Did you know in 2017 the median annual income for full-time university students was approximately $4,000 below the identified ‘poverty line’ for single Australian adults?

                                                   -University student finances 2017. Report for Universities Australia

 

As part of Anti-Poverty Week 2018, Swinburne Student Union is hosting a public facing forum to address topical and often-times critical issues impacting the social and economic experience of tertiary students, such as the growing occurrence of tertiary student homelessness.

The aim of the forum seeks to both shine some much needed light upon issues that may not otherwise get the public airing and recognition they deserve, while also providing some tangible tips, tricks and advice to those attending the forum; life-hacks and insights from service area specialists and experts.

While this forum aims to engage current students of Swinburne, it’s also an opportunity for Swinburne staff, stakeholders and anyone interested to engage with the assembled expert presenters and panellists.

Participating speakers and panellists at the forum will include:

  • Ms Samantha Marangell, Centre for the Study of Higher Education, University of Melbourne who will deliver a presentation on key findings from Universities Australia research on the ‘State of Student Finances 2017’
  • Ms Rachel Spencer, Associate Professor & Director Monash Law Clinics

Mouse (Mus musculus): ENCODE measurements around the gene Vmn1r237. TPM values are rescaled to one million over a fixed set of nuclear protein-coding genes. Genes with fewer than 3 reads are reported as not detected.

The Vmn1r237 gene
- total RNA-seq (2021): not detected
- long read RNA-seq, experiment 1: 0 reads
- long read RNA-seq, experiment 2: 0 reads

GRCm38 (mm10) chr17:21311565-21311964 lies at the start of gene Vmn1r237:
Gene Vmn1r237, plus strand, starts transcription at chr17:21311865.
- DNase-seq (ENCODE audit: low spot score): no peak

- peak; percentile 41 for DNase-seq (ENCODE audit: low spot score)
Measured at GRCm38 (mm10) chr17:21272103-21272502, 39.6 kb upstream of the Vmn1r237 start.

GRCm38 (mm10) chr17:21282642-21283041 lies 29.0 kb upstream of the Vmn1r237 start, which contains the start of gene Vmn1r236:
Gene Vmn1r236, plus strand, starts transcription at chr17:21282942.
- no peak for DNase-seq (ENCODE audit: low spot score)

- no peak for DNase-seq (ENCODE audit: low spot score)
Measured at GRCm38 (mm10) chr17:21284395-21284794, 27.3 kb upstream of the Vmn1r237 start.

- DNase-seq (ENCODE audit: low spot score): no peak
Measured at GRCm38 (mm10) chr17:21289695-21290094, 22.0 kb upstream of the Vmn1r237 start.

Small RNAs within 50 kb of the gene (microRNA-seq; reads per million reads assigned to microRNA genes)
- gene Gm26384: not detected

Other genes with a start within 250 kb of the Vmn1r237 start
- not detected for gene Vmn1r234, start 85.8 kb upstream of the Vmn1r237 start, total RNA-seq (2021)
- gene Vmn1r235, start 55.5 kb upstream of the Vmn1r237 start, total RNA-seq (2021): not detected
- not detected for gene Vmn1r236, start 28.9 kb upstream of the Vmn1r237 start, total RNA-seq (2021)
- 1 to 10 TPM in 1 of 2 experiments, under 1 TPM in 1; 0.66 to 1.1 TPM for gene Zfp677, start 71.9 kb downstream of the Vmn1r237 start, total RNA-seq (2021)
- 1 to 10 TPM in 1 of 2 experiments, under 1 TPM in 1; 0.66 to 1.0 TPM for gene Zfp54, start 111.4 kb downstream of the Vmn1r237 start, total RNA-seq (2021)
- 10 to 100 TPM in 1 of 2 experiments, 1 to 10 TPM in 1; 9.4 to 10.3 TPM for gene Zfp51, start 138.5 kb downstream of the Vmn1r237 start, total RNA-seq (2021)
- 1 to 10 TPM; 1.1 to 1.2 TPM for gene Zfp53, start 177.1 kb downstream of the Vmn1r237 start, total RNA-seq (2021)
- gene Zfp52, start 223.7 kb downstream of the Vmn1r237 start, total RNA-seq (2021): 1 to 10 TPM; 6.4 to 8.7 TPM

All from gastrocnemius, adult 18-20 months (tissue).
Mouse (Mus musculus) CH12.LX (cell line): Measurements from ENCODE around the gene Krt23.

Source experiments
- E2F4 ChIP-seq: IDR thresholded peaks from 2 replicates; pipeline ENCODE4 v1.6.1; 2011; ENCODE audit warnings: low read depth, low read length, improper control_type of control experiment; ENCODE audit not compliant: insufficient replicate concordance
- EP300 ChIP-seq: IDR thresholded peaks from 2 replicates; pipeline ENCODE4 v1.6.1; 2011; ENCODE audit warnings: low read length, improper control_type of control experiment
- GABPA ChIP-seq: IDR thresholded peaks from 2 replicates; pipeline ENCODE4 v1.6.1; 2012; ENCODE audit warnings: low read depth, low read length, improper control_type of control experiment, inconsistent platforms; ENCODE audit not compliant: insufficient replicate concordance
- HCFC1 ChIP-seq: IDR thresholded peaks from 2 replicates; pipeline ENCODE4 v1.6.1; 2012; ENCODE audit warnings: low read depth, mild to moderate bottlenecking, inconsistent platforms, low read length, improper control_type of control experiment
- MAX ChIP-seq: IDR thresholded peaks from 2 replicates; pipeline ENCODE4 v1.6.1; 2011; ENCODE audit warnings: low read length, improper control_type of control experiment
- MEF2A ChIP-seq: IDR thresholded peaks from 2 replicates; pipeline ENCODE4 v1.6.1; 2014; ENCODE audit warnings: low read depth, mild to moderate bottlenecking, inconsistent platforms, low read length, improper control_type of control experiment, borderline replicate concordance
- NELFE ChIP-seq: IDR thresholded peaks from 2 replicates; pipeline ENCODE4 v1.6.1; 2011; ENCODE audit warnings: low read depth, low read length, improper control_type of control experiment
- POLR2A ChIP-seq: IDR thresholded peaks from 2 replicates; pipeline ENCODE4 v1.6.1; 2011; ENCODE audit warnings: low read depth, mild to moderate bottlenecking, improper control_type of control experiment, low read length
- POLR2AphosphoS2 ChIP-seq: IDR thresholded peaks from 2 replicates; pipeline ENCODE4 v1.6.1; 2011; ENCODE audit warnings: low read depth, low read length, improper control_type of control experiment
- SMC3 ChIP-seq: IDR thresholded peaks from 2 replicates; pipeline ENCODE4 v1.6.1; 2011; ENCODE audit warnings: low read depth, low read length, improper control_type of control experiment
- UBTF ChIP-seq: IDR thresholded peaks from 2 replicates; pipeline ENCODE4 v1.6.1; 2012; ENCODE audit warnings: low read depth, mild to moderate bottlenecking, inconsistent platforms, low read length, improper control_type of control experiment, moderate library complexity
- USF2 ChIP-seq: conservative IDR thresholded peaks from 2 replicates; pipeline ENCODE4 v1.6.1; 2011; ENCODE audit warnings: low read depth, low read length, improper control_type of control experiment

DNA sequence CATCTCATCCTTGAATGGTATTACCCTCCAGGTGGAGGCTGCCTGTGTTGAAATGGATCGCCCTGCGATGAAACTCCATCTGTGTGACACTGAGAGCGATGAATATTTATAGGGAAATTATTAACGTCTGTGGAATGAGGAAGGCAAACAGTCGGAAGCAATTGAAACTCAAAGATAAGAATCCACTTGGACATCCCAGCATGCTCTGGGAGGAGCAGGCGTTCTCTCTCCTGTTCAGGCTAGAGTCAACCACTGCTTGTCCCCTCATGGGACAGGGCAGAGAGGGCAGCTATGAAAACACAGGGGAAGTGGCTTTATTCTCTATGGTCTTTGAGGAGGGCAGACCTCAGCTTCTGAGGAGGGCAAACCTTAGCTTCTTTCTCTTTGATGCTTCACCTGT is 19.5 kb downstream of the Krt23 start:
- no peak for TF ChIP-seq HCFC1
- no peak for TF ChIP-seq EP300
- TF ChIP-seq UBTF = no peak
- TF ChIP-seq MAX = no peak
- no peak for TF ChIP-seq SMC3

• Mr Adrian Campion, Tenants Victoria
  • Ms Elizabeth Minter, Financial Counselling Australia
  • Ms Linda Cargill, National Tertiary Education Union

Some key facts from the Universities Australia research:

In 2017:

  • the median annual income for full-time university students was ~$4,000 below the identified ‘poverty line’ for single Australian adults
  • 14% of student survey respondents regularly went without food and other necessities (up to 25% of Indigenous students and 20% of students from low SES backgrounds)
  • 60% identified finances as a source of worry
  • 33% had living expenses exceeding their income
  • 10% deferred studies and 20% reduced study load due to financial reasons
  • 80% balanced study and work, with 1/3 of full-time students working 20+ hours a week
  • 30% regularly missed lectures & classes due to paid work commitments.

 

Do degrees cause financial distress?

Swinburne Student Union Anti-Poverty Week Forum 2018

Tuesday 16th October, 4.30 – 6.00pm

 

ATC101 (Advanced Technologies Centre Lecture Theatre)

Swinburne University

Hawthorn

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